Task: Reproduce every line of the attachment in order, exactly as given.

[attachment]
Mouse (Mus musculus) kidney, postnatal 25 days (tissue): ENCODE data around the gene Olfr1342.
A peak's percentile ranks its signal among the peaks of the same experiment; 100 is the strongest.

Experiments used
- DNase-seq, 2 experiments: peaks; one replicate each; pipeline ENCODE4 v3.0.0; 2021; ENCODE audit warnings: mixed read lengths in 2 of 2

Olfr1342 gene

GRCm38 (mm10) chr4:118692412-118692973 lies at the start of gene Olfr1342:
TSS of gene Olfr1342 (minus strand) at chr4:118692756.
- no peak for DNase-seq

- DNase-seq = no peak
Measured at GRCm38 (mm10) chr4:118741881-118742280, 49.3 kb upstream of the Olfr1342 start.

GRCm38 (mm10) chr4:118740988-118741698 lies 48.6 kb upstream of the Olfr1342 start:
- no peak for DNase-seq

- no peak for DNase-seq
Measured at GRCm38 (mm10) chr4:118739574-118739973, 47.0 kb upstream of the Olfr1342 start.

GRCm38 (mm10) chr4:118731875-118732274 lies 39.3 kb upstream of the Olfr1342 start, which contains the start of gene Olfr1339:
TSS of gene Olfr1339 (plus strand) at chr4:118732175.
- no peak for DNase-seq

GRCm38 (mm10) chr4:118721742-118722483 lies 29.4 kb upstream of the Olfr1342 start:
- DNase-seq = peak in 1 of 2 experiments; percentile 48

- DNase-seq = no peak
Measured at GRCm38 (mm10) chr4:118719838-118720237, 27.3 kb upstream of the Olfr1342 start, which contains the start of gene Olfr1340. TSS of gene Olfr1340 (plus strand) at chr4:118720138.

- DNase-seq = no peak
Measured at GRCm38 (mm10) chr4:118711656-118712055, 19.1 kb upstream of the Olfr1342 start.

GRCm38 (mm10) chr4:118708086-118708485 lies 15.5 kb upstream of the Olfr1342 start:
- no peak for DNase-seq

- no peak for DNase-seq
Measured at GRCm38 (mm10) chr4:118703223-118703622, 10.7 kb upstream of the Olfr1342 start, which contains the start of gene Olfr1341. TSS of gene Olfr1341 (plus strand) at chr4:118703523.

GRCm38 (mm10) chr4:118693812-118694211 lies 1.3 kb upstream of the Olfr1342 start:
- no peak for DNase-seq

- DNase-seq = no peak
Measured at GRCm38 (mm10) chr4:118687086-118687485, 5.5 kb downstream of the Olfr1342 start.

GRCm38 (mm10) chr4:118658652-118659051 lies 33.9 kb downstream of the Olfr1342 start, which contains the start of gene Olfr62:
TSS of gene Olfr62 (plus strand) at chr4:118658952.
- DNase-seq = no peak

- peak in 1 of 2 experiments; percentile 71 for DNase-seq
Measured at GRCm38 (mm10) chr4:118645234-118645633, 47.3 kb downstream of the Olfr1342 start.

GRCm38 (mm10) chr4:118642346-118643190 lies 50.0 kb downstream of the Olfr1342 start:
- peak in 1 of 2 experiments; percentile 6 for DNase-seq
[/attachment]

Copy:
Mouse (Mus musculus) kidney, postnatal 25 days (tissue): ENCODE data around the gene Olfr1342.
A peak's percentile ranks its signal among the peaks of the same experiment; 100 is the strongest.

Experiments used
- DNase-seq, 2 experiments: peaks; one replicate each; pipeline ENCODE4 v3.0.0; 2021; ENCODE audit warnings: mixed read lengths in 2 of 2

Olfr1342 gene

GRCm38 (mm10) chr4:118692412-118692973 lies at the start of gene Olfr1342:
TSS of gene Olfr1342 (minus strand) at chr4:118692756.
- no peak for DNase-seq

- DNase-seq = no peak
Measured at GRCm38 (mm10) chr4:118741881-118742280, 49.3 kb upstream of the Olfr1342 start.

GRCm38 (mm10) chr4:118740988-118741698 lies 48.6 kb upstream of the Olfr1342 start:
- no peak for DNase-seq

- no peak for DNase-seq
Measured at GRCm38 (mm10) chr4:118739574-118739973, 47.0 kb upstream of the Olfr1342 start.

GRCm38 (mm10) chr4:118731875-118732274 lies 39.3 kb upstream of the Olfr1342 start, which contains the start of gene Olfr1339:
TSS of gene Olfr1339 (plus strand) at chr4:118732175.
- no peak for DNase-seq

GRCm38 (mm10) chr4:118721742-118722483 lies 29.4 kb upstream of the Olfr1342 start:
- DNase-seq = peak in 1 of 2 experiments; percentile 48

- DNase-seq = no peak
Measured at GRCm38 (mm10) chr4:118719838-118720237, 27.3 kb upstream of the Olfr1342 start, which contains the start of gene Olfr1340. TSS of gene Olfr1340 (plus strand) at chr4:118720138.

- DNase-seq = no peak
Measured at GRCm38 (mm10) chr4:118711656-118712055, 19.1 kb upstream of the Olfr1342 start.

GRCm38 (mm10) chr4:118708086-118708485 lies 15.5 kb upstream of the Olfr1342 start:
- no peak for DNase-seq

- no peak for DNase-seq
Measured at GRCm38 (mm10) chr4:118703223-118703622, 10.7 kb upstream of the Olfr1342 start, which contains the start of gene Olfr1341. TSS of gene Olfr1341 (plus strand) at chr4:118703523.

GRCm38 (mm10) chr4:118693812-118694211 lies 1.3 kb upstream of the Olfr1342 start:
- no peak for DNase-seq

- DNase-seq = no peak
Measured at GRCm38 (mm10) chr4:118687086-118687485, 5.5 kb downstream of the Olfr1342 start.

GRCm38 (mm10) chr4:118658652-118659051 lies 33.9 kb downstream of the Olfr1342 start, which contains the start of gene Olfr62:
TSS of gene Olfr62 (plus strand) at chr4:118658952.
- DNase-seq = no peak

- peak in 1 of 2 experiments; percentile 71 for DNase-seq
Measured at GRCm38 (mm10) chr4:118645234-118645633, 47.3 kb downstream of the Olfr1342 start.

GRCm38 (mm10) chr4:118642346-118643190 lies 50.0 kb downstream of the Olfr1342 start:
- peak in 1 of 2 experiments; percentile 6 for DNase-seq